24000 dossiers in the works!!!!- at 8000, a year for US adoption, the wait time can only get worse. Even if you cull through 30% that is still a 2 year back log.

Sadly, IA has become a business and the Supply / Demand model is apparent. With these numbers I would imagine that at some point the CCAA and Agencie are going to have to come "clean" with the real wait times.

Anonymous said...

Hasn't IA always been a supply/demand business just like domestic adoption is now. Don't most transracial internationl adoptions occur because domestic adoption is such a difficult process.

If an Adoptive parent is extremely flexible about what child they will adopt, they will probably find the process quicker and cheaper than if they want a white caucasian new born.

There are two possible explanations for this. Either whites are less fertile than other races or they often have more resources. Its probably a bit of both. Families in richer societies tend to be smaller and much less likely to give up a family member. Infertile women/couples in richer societies have more resources to persue adoption. There is an economic aspect to almost all human behaviour.

There are other influencing factors of course. It used to be socially unacceptable in the west for an unmarried mother to keep her child. Now, people are more likely to be shocked if a mother gives away her child if she has the resources to raise the child. I have heard of a case where the mother gave a way her child and when her parents found out 30 days later, they had her go and retrieve the child from the adoptive parents.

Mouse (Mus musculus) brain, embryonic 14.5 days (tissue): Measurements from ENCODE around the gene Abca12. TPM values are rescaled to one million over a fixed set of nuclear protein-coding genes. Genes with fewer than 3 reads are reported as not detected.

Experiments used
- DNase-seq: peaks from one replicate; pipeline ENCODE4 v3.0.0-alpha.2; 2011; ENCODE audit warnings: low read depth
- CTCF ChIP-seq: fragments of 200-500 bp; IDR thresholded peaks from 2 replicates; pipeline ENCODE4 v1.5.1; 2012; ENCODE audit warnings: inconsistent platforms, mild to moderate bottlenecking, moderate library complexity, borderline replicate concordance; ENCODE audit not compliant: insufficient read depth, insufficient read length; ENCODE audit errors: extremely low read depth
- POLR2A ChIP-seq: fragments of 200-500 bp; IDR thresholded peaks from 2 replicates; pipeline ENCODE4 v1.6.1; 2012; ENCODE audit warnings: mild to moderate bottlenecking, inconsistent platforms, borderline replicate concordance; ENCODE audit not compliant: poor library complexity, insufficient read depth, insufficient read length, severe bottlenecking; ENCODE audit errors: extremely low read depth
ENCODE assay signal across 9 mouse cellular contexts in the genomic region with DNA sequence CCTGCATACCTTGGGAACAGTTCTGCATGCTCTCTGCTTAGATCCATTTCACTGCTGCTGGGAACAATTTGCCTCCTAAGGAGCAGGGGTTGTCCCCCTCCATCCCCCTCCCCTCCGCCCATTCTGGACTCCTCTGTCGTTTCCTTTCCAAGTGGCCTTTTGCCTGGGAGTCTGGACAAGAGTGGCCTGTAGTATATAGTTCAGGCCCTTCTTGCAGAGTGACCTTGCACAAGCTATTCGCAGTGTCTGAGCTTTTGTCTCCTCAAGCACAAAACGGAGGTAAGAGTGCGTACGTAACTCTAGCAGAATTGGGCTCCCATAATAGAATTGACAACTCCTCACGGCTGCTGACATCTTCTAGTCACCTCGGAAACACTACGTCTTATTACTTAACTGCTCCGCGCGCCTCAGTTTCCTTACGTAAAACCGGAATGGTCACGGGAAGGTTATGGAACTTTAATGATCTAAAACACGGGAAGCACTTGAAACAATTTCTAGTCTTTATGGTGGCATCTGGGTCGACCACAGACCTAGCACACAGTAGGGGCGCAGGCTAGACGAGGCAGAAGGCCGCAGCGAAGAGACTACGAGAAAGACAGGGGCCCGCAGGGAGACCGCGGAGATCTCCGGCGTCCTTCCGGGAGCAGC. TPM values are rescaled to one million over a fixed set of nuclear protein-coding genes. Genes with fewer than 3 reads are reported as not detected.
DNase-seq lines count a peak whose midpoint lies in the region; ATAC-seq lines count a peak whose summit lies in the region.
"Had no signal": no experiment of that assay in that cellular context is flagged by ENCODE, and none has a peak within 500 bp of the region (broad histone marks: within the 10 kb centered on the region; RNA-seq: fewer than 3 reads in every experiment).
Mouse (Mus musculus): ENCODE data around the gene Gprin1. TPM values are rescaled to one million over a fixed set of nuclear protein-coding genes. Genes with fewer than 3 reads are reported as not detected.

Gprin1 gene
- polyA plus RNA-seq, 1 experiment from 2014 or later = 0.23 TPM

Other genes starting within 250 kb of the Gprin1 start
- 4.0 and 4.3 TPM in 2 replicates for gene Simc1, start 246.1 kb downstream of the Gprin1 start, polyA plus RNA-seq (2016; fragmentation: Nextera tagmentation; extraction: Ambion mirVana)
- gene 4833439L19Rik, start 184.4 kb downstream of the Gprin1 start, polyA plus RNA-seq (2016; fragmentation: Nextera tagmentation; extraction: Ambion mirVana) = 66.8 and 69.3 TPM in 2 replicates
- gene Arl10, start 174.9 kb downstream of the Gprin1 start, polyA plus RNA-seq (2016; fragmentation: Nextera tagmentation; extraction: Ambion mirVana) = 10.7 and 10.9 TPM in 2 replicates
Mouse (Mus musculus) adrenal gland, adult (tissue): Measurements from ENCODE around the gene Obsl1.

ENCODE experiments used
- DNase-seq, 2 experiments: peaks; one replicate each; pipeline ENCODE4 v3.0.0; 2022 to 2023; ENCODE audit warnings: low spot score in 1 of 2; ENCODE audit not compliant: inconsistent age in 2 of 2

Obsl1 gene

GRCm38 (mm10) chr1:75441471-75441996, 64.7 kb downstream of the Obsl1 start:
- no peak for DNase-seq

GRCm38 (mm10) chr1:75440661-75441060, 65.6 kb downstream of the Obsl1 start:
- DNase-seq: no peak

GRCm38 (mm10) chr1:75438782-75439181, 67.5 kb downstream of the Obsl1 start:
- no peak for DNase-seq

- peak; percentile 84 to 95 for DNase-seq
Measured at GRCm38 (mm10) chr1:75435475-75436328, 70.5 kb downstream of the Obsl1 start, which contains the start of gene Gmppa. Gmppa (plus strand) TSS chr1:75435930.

Of course many pregant women in the west who do not wish to be mothers terminate the pregnancy.

Unknown said...

I think it has more to do with abortion rates in this country coupled with the fact that more and more teenagers are in fact trying to raise a baby as a single mother. In non-white communities, abortion and adoption are not as prevalant.

Anonymous said...

In order for China to put a positive spin on their orphan dilemma, they have cleverly orchestrated the situation so well that the western world believes there more foreign families willing to adopt than there are children available. I have a very hard time believing this. I recently read that there are about 750 orphanages throughout China, nearly busting with abandoned children, and only a very small number of them participate in IA. I think there is a shortage of 'paper-ready' children available for adoption which is a far cry from the total number of orphans within China.

China and the CCAA are not concerned with the welfare of children as much as they are with how they are viewed on the world's stage. Very sad for all involved, especially the children needing families.